My name is Will Duchon. I live in Stratford, CT.

In 2003 I encountered Mr. Shane Watson, who is currently serving a 25 year to life sentence for second-degree murder. After careful review of the case transcripts, police reports, trial transcripts and other documentation, it became clear that Shane is not guilty of this crime. His case is an example of flawed "eyewitness" testimony, an incredibly flimsy prosecution, and essentially a travesty of justice. Shane is 49 years old, and has been in prison since 1993.

Along with some dedicated friends from Pleasantville Presbyterian Church in Pleasantville, NY, Monroe Congregational Church in Monroe, CT, the fine attorney Robert Boyle of New York City, and our dedicated investigator Doug Walters of Chicago, I am seeking to have Shane's conviction overturned so that ultimately, he will be free to enjoy his life.

This blog is simply a way to share Shane's story as well as new and current information regarding his case. I encourage you to read the posts that describe the details of his case. It is also an opportunity to learn about how flawed the criminal justice system is.

For details of the Shane Watson case, please read the SUMMARY by our investigator, Doug Walters.

Thank you for visiting.

Friday, April 11, 2014

Still Waiting

"Wait for the Lord! Be strong and let your heart take courage!" 
   -Psalm 27

As we continue to wait for what will hopefully be good news from Judge Price, let's keep Shane, Paula and their family in our thoughts and prayers. Thank you to EVERYONE who has supported this effort since 2004. May our persistence yield joy.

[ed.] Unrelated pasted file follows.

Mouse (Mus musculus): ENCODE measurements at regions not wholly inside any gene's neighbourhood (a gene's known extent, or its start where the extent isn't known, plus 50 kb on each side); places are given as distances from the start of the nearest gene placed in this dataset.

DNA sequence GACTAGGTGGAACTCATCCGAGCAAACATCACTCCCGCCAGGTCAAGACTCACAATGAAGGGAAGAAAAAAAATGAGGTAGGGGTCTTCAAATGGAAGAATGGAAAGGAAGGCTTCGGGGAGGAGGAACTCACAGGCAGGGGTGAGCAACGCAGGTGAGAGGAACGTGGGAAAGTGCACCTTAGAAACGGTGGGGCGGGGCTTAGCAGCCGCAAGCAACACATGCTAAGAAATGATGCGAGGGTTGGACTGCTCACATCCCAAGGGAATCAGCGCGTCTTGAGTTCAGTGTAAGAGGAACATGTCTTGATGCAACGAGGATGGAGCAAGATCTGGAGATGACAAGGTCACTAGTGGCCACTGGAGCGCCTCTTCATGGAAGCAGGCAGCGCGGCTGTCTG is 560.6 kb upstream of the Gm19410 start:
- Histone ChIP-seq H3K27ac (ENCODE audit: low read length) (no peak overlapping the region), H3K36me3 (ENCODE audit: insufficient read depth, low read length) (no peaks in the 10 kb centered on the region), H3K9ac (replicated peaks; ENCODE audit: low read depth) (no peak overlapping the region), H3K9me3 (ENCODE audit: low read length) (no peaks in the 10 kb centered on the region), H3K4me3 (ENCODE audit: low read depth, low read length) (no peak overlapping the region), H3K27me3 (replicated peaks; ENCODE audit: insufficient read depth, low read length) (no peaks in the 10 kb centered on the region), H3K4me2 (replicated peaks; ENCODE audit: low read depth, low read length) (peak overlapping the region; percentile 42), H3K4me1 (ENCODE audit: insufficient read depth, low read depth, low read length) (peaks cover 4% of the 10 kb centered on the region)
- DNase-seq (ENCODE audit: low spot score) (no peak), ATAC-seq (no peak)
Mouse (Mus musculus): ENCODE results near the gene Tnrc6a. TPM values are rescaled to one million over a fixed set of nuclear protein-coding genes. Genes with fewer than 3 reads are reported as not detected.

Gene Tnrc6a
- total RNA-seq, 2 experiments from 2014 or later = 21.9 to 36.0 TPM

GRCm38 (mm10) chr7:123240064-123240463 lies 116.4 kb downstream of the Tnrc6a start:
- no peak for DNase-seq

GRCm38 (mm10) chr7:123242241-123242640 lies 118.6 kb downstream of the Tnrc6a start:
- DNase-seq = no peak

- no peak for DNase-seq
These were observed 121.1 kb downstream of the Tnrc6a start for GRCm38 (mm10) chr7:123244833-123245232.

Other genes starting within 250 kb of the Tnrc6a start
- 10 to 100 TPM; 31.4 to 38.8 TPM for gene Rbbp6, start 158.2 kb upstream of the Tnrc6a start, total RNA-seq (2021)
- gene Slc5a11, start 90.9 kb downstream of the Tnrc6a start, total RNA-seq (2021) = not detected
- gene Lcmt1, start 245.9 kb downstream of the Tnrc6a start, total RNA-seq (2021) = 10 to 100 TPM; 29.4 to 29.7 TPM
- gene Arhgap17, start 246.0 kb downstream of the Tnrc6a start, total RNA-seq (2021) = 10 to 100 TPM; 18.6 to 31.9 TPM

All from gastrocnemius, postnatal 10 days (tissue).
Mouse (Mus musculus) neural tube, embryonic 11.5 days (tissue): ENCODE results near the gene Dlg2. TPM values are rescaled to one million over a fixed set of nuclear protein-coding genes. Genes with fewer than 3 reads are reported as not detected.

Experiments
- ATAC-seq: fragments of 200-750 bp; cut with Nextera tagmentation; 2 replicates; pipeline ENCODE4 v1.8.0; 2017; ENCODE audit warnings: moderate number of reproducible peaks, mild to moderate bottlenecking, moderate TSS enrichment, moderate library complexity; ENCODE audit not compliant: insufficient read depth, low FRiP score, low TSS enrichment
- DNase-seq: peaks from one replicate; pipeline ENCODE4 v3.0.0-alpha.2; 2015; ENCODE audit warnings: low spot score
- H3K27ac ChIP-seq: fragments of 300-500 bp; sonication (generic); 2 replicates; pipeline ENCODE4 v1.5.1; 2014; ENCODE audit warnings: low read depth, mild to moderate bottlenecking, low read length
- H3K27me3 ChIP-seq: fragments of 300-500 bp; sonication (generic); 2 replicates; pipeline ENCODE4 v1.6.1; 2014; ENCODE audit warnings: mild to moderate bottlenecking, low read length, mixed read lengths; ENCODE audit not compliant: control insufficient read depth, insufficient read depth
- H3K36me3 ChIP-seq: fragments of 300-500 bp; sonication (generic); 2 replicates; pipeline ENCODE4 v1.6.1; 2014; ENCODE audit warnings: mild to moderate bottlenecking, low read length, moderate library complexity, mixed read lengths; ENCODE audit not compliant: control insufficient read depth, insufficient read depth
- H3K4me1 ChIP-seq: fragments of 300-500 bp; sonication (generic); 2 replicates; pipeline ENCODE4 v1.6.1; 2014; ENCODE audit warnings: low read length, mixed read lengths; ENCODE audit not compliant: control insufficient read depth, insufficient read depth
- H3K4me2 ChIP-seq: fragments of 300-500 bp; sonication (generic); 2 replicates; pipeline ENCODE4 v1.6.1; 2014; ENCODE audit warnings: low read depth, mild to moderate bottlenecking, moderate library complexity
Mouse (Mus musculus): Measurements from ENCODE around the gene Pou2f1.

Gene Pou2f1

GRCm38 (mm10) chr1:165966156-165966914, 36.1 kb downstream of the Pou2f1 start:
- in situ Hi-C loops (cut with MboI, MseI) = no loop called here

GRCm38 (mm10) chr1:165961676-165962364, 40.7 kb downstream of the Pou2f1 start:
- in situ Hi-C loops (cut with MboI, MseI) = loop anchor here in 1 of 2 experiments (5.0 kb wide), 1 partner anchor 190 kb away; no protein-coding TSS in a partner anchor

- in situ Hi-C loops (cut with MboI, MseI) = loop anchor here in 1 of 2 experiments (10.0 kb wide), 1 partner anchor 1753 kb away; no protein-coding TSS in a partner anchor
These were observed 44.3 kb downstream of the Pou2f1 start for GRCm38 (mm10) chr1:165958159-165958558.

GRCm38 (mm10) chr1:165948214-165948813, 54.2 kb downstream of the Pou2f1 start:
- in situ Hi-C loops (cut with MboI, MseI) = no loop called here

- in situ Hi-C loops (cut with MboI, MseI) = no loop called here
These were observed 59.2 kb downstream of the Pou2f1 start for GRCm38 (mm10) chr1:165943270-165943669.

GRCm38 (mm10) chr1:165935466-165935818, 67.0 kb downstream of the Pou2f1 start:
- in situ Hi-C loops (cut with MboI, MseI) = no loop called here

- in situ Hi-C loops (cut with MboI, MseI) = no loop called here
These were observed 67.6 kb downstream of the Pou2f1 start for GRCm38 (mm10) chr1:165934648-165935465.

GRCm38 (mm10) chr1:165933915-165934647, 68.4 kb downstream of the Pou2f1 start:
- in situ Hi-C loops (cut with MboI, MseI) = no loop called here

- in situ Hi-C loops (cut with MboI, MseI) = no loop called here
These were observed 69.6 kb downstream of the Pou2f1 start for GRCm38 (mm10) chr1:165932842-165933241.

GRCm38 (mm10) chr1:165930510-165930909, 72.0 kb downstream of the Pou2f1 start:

Saturday, March 15, 2014

Waiting for The Lord

"Wait for the Lord; be strong and take heart and wait for the Lord."
-Psalm 27:14
On the back of each envelope containing a letter from Shane, he writes a scripture passage. I received a letter today with the passage from Psalm 27 written on the back.
As we continue to wait for Judge Price's decision we take heart and stay strong. Thank you for your continued prayers and support for Shane.


Wednesday, March 5, 2014

Quiet Days

We are still waiting, hoping and praying for Judge Price's decision on the motion hearings. There is no way to know when Judge Price will deliver his decision. In the meantime, the best we can do is to continue to keep Shane in our prayers, and continue to share his story.

I came into contact with Shane in 2003, very unexpectedly. A radio program on WBAI-FM (hosted by the late Al Lewis, "Grandpa" from the 1960's sitcom "The Munsters") invited listeners to send in a postcard with your name and address, so that an inmate might have the opportunity to correspond with someone on the outside for moral support. I sent in a postcard with my name and address, and 11 years later here we are, waiting for a judge's decision. This could never have been possible without the work of Robert Boyle, Doug Walters, and the support of many of what Shane calls "the team". Why not send a note of encouragement to Shane? It only takes a few minutes to do, and feels much better than playing with a smart phone or watching TV.

Shane's address:

Mr. Shane Watson
DIN 93A9384
c/o Fishkill Correctional Facility
PO Box 1245
Beacon, NY
Thank you.
Shane and Paula Watson

Sunday, February 9, 2014

The Acceptable Fast

“Is not this the fast that I choose:
    to loose the bonds of wickedness,
    to undo the thongs of the yoke,
to let the oppressed go free,
    and to break every yoke?
 Is it not to share your bread with the hungry,
    and bring the homeless poor into your house;